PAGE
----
What is holiday heart syndrome?

Holiday heart syndrome is an abnormal heartbeat pattern that takes place after an otherwise healthy individual has been imbibing alcohol. Even though these arrhythmias of the heart are usually associated with heavy drinking, especially during the holidays, they may also be brought about by small quantities of alcohol. Holiday heart syndrome more often than not manifests in the form of atrial fibrillation, which tends to resolve itself and revert to normal sinus rhythm in the following 24 hours, provided there is abstinence from alcohol. However, this condition could potentially be serious, and medical attention should be sought if the symptoms last longer than 24 hours.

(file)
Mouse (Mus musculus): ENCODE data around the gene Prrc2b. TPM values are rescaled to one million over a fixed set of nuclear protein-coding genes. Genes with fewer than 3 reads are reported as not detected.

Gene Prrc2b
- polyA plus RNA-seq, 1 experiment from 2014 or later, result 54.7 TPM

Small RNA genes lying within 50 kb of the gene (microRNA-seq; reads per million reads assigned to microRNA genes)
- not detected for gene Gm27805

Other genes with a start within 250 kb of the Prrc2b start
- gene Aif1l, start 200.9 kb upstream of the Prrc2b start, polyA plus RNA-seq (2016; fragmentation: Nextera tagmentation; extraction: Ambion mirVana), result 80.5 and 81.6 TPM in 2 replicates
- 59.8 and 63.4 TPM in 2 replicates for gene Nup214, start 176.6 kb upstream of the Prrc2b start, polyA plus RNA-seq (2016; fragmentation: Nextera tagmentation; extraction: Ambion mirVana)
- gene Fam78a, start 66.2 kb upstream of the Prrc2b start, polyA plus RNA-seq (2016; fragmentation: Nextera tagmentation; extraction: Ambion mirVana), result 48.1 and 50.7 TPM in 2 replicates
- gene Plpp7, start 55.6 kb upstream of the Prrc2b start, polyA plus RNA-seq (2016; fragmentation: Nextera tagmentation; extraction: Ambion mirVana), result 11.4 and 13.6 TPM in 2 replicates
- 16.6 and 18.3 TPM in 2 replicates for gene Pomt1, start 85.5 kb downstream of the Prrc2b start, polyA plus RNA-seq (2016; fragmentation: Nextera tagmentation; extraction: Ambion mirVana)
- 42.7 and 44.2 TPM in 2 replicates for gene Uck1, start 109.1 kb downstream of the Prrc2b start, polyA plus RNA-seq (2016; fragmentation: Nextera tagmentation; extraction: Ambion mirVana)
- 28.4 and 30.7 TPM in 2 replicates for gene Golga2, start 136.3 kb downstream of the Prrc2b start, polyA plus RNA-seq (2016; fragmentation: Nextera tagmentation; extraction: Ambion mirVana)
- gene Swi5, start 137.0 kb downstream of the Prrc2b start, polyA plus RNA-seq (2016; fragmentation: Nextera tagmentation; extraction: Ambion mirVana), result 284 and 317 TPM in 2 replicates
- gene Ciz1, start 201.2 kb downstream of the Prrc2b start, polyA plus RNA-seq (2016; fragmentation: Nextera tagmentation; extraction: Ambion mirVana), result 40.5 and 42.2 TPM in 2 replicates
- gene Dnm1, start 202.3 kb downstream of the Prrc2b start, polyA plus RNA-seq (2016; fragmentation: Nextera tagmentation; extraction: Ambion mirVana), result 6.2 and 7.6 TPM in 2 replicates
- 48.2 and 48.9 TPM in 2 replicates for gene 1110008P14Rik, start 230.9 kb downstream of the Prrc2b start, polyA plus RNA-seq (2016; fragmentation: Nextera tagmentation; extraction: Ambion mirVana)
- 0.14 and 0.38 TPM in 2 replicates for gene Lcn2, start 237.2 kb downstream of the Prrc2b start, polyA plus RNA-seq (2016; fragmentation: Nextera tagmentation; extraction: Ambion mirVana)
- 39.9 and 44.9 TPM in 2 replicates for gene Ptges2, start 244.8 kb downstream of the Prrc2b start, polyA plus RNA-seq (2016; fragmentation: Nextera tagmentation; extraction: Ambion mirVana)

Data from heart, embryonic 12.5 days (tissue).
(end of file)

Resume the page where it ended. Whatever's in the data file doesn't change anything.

Other than drinking, causes of holiday heart syndrome include stress and dehydration. Other triggers are cocaine, crack, marijuana and other recreational drugs; diet drugs such as ephedrine, cold remedies, caffeine, and nicotine. The symptoms of holiday heart syndrome include palpitations (fast, irregular, or skipping heartbeat), faintness, chest discomfort, shortness of breath. Less frequent symptoms are passing out, loss of coordination, momentary blindness, and sudden death.

Holiday heart syndrome may go away on its own, but it would be better to prevent it entirely and not run the risk of a more serious complication. Practicing moderation is key in order to avoid irregular heart rhythms. And remember that just because it has the word holiday in its name, that doesn’t mean this condition can’t occur at any time of the year. That goes double for people with diabetes and who are at a greater risk for heart disease. Diabetic individuals should stick to their doctor’s healthy eating guidelines during the holidays more than ever.

Related Read: Getting back into shape after Holidays